The Gemara on yesterday’s daf introduced us to the idea that in the event that a given food has a yad (literally “hand,” in this case a handle) attached to it, or if it was covered with something that served as a shomer (“protection”) to the food, touching those appendages would be considered significant and the ritual defilement potentially could spread.
The Gemara on today’s daf discusses the situation of a stalk of wheat, where the husks of the wheat kernels serve as protection, and the kernels themselves protect one another. In response to the Gemara’s query whether the kernels – or even a row of kernels – are of the minimum size necessary to become ritually defiled, the Gemara refers to the case of “the wheat grains of Shimon ben Shataḥ.”
This reference relates to a Gemara in Massekhet Ta’anit (23a) which teaches that during the time of Shimon ben Shataḥ the wheat kernels grew to be the size of kidneys, the barley grew to be the size of olives and the lentils grew to be the size of gold dinars. Furthermore, the Gemara there relates that these oversize fruits were preserved to serve as a reminder to future generations that if their generation would be without sin they, too, could merit such produce.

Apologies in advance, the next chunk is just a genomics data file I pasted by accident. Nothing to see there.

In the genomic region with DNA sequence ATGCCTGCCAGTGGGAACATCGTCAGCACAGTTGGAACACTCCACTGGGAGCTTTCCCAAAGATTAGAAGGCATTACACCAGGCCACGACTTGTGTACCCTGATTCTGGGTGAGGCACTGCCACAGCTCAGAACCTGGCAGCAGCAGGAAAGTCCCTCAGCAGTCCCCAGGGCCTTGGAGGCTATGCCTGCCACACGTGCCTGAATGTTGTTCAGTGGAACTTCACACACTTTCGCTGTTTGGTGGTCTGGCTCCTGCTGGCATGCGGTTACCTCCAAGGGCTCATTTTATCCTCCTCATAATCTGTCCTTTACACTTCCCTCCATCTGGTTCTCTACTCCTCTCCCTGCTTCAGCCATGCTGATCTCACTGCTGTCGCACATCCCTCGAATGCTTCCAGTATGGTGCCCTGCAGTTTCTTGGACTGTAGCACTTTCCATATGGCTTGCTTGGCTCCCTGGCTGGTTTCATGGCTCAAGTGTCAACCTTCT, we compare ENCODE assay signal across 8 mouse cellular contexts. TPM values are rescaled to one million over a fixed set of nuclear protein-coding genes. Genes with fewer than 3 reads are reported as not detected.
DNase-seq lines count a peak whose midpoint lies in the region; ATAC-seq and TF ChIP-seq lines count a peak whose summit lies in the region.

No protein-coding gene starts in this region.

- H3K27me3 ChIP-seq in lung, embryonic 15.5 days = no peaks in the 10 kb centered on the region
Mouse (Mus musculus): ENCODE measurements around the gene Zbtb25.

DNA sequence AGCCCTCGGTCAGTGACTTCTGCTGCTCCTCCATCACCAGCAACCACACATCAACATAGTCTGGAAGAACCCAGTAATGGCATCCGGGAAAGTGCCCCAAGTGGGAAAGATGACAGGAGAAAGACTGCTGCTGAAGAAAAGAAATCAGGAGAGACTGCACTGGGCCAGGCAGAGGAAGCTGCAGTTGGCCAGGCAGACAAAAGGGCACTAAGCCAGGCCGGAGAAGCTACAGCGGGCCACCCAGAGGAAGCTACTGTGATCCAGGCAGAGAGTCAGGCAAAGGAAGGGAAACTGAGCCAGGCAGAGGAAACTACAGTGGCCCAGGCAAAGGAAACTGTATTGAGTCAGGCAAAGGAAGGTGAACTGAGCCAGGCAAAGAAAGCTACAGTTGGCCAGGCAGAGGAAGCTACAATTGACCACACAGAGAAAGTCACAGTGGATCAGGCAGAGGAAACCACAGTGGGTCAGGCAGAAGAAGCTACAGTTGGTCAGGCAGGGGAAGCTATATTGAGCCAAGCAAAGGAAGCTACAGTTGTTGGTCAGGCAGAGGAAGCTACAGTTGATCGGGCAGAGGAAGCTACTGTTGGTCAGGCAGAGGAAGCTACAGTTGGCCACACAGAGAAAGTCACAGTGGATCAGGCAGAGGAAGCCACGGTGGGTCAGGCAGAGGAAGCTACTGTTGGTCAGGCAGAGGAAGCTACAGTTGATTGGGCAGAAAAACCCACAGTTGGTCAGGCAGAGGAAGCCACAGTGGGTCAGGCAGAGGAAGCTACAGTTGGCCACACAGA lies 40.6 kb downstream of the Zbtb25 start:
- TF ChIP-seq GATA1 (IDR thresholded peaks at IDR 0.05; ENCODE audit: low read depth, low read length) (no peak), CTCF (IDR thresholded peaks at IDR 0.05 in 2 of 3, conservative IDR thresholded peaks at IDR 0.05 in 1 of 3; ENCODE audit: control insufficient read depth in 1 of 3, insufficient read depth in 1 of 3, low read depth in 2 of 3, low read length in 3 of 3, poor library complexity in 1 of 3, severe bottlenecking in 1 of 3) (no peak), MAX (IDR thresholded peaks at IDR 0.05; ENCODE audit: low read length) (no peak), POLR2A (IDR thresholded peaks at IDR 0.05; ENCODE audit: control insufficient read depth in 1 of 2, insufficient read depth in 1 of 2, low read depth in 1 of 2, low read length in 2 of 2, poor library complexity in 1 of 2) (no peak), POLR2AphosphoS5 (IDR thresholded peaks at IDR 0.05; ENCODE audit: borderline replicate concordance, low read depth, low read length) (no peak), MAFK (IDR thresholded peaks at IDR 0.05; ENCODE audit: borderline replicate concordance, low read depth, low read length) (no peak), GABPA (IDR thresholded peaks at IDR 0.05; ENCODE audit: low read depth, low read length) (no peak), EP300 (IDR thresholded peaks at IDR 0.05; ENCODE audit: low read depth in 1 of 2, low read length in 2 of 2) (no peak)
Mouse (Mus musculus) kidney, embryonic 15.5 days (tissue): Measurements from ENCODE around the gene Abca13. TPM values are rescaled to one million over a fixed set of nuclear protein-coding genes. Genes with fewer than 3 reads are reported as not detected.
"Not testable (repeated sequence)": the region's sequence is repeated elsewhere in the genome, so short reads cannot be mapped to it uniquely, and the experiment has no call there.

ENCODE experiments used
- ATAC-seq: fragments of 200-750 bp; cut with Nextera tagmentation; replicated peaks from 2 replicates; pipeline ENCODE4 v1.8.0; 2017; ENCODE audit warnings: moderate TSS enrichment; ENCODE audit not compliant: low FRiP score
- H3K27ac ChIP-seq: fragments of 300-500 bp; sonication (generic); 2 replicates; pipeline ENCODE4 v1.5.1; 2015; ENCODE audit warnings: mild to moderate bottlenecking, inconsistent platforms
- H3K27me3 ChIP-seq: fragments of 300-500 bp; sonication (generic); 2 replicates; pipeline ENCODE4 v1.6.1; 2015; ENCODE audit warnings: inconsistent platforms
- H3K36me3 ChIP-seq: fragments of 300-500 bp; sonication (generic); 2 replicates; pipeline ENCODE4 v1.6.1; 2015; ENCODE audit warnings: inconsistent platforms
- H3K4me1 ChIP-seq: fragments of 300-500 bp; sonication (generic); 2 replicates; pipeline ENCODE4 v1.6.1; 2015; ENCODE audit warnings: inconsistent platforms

Shimon ben Shataḥ was the head of the Sanhedrin during the reign of King Alexander Yannai. Under his religious leadership, witchcraft was abolished from the land, he clarified the laws of court testimony, and solidified the laws of marriage contracts. His belief in the supreme authority of the Sanhedrin led him to call even King Yannai to court, and the tension between them led Shimon ben Shataḥ to go into hiding for fear of his life. Ultimately, after King Yannai’s death, his widow, Queen Salome took over the reins of government. The Queen was Shimon ben Shataḥ’s sister, and the period of her rule – in concert with her brother – was a time of national success and contentment in all of its different aspects.